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Besides these articles from Arabia, the Persian gulf also furnishes dried fruits, ottur of roses, tobacco, rosewater, a small quantity of Schiraz wine, with a few articles of curiosity and luxury, as books, worked slippers, and silk shawls.
The only English church is in the fort; it is large, but neither well served nor attended. The Portuguese and Armenian churches are numerous, both within and without the walls, and there are three or four synagogues, and mosques and temples innumerable. In the English settlements, when the Bramins go out of their houses, they usually put on the tuban and mussulman jamma, or gown. I saw at Momba Devee's temple (the name of the Bombay goddess) some soi-disant holy men; they were young and remarkably fat, sprinkled over with ashes, and their hair was matted and filthy. I believe they had no clothing, for, during the few minutes I remained in the temple, they held a veil before them, and stood behind the Bramins. My expectations of Hindoo innocence and virtue are fast giving way, and I fear that, even among the Parias, I shall not find any thing like St. Pierre's Chaumiere Indienne. In fact, the Parias are outcasts so despicable, that a Bramin not only would refuse to instruct them, but would think himself contaminated by praying for them. These poor creatures are employed in the lowest and most disgusting offices; they are not permitted to live in any town or village, or to draw water from the same well as the Hindoos. It is therefore not to be wondered at, that their minds are degraded in proportion to their personal situations. Near every Hindoo village there is commonly a hamlet of Parias, whose inhabitants pay a small tax to the kalkurny, or village-collector, for permission to reside near a bazar (market) and wells, and they earn a subsistence by acting as porters and scavengers. They are filthy in all their habits, and do not scruple to use as food any dead animal they find; it is even said that, in some places, they do not reject human bodies.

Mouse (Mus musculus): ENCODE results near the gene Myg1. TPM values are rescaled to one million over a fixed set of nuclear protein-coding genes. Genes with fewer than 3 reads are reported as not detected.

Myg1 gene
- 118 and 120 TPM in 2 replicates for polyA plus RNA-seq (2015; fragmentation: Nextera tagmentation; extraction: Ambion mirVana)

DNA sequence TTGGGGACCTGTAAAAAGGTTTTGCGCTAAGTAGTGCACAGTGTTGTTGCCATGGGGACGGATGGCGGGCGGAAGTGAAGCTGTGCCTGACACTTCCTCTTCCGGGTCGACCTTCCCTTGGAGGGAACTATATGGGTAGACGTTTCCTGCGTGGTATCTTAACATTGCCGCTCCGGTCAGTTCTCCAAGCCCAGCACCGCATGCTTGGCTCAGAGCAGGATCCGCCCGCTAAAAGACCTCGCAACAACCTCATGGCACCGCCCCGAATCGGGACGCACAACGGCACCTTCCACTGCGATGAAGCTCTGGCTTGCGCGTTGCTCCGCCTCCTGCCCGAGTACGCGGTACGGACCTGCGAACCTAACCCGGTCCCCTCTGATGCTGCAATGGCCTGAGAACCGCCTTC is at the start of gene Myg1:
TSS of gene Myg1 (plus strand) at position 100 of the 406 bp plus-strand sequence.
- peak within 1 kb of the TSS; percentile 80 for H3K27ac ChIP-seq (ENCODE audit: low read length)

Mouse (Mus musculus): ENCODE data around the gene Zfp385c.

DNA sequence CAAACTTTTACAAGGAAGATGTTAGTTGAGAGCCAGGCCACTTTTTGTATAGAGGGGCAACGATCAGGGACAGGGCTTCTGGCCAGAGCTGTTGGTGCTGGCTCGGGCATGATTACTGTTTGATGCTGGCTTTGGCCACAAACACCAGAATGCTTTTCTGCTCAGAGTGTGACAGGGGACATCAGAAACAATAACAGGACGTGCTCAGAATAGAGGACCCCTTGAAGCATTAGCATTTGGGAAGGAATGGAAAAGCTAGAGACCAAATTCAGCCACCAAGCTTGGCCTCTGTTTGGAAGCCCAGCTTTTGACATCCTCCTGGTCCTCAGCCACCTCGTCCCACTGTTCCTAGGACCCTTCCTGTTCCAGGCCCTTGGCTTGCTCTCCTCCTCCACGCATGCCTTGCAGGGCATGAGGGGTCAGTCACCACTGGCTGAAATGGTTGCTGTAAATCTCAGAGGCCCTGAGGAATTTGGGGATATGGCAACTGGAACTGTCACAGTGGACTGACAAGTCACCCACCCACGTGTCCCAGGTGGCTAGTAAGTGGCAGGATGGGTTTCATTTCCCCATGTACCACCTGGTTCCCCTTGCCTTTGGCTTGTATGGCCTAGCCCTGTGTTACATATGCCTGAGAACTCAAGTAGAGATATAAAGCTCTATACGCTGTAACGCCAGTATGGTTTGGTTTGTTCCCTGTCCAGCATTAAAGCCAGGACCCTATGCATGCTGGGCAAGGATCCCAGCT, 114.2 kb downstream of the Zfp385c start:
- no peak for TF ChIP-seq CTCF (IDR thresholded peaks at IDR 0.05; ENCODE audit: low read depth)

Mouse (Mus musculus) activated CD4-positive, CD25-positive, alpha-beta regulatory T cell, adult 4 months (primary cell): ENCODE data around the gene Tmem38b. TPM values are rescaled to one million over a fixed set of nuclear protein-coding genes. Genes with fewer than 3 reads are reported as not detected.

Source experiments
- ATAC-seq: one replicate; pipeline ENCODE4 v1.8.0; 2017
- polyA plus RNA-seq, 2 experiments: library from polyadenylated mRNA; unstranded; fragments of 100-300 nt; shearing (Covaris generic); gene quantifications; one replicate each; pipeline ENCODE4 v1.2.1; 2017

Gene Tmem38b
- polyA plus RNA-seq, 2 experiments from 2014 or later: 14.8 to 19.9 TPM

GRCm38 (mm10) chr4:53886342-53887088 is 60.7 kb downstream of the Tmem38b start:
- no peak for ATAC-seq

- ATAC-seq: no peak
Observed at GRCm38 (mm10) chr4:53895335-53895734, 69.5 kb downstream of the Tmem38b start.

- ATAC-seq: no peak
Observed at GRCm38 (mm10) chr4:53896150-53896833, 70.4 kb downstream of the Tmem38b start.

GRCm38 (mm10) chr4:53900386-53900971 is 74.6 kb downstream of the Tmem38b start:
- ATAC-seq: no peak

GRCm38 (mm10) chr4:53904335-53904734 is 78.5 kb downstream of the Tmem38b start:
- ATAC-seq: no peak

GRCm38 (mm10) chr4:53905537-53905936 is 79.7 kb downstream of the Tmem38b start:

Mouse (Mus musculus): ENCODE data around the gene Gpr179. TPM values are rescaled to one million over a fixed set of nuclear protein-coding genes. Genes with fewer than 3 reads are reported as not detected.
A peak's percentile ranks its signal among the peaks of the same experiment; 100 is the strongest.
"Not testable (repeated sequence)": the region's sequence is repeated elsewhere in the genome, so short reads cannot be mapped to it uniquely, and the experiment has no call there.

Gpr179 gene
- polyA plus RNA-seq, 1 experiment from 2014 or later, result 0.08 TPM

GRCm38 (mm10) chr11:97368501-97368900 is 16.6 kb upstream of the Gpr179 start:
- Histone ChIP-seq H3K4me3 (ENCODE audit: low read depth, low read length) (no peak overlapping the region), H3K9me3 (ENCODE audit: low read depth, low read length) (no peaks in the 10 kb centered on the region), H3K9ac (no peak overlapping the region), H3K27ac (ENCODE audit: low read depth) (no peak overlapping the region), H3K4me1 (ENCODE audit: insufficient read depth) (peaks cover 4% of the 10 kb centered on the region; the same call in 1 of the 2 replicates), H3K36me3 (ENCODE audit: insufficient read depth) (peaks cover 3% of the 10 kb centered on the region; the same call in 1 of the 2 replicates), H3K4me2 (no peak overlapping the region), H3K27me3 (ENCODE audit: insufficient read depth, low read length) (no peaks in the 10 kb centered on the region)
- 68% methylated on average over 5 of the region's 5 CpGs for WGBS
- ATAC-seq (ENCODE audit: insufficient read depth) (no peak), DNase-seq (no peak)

September 19th.-- We have spent our forenoon to-day very agreeably, in conversing with two well informed natives, one a Hindoo, the other a mussulman. They both speak English
well, and are thoroughly informed in all that concerns the laws, religion, and customs of their own nations.
• Our mussulman friend, the cazy Shahab o'dien Mahary is a sincere Mahometan, and therefore a great bigot ; however, he sometimes drinks tea with us, and does not scruple to eat bread, pastry, and fruit in our house.